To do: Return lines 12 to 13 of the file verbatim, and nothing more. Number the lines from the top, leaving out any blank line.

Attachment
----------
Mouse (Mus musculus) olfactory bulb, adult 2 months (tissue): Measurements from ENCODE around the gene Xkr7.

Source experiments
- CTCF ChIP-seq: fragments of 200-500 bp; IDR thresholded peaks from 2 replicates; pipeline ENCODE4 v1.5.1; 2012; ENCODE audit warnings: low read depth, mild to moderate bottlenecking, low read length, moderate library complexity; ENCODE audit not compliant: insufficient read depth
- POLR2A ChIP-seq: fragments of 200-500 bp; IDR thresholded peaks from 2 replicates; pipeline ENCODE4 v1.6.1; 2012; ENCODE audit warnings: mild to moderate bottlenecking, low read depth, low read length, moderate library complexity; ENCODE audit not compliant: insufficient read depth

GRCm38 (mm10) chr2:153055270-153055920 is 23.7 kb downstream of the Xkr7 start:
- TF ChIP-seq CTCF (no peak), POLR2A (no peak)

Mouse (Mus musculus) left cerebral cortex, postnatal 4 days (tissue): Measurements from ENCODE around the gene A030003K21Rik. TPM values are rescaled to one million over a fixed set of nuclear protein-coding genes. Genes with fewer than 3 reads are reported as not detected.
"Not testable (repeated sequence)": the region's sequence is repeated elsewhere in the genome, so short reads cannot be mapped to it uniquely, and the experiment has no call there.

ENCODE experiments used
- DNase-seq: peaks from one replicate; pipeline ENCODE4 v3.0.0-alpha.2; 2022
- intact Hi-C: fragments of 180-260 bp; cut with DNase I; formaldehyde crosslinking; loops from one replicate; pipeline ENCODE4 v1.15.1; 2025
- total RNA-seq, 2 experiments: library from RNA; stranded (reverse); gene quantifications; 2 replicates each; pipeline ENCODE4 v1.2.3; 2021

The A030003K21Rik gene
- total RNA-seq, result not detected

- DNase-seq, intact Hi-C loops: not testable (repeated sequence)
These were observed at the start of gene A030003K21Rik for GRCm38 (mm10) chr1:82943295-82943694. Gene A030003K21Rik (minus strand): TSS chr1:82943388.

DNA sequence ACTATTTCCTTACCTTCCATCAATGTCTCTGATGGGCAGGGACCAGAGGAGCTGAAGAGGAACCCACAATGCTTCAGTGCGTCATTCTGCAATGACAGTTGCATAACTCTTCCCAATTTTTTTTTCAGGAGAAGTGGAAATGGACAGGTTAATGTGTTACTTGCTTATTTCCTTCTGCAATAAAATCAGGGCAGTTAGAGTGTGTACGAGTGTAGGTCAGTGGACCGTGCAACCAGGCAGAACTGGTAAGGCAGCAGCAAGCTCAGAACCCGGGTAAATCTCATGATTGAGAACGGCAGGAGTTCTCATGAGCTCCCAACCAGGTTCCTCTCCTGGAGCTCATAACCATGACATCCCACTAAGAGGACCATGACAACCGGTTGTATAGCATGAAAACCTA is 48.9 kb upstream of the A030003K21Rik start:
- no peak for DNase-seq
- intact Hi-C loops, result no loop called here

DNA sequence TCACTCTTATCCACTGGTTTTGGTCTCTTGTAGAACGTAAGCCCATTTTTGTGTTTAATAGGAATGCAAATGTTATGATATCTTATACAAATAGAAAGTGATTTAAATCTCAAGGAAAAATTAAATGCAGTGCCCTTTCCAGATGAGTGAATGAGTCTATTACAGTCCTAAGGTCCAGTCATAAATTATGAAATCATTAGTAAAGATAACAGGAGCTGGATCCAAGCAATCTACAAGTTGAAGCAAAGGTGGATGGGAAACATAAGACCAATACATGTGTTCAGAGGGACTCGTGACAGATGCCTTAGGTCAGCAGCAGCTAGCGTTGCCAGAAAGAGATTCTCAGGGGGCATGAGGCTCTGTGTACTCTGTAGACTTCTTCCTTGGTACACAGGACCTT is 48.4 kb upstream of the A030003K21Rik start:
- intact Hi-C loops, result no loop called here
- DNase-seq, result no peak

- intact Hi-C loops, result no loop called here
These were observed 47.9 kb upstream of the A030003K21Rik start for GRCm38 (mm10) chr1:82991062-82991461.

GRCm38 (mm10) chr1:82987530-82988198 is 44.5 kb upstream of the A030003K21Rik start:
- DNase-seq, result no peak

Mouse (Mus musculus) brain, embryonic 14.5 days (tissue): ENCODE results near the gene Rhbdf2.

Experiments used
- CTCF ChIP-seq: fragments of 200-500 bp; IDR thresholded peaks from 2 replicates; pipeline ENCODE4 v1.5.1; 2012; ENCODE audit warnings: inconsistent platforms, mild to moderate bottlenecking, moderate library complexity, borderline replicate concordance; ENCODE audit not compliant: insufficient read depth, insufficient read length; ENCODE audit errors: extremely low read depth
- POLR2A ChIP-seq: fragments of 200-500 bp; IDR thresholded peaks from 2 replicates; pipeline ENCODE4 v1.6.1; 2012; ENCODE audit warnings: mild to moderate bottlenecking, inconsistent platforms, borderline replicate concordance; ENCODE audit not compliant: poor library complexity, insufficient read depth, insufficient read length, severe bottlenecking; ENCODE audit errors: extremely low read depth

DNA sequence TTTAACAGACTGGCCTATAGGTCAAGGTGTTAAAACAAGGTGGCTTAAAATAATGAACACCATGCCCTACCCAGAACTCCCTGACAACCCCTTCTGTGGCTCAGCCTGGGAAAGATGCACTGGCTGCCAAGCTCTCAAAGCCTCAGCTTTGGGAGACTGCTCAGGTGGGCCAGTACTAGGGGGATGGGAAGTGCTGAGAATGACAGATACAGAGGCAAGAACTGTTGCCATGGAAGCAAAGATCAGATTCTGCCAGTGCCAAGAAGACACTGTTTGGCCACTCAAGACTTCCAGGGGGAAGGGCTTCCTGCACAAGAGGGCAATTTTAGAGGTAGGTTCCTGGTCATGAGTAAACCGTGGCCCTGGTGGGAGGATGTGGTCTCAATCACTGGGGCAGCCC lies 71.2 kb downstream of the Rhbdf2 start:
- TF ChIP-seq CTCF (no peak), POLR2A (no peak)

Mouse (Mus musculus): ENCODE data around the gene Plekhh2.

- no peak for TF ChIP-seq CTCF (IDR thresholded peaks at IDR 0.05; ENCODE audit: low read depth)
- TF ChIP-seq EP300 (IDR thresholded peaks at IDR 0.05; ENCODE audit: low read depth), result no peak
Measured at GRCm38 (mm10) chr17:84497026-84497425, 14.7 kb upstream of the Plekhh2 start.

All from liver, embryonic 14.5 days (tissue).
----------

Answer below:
- total RNA-seq, 2 experiments: library from RNA; stranded (reverse); gene quantifications; 2 replicates each; pipeline ENCODE4 v1.2.3; 2021

The A030003K21Rik gene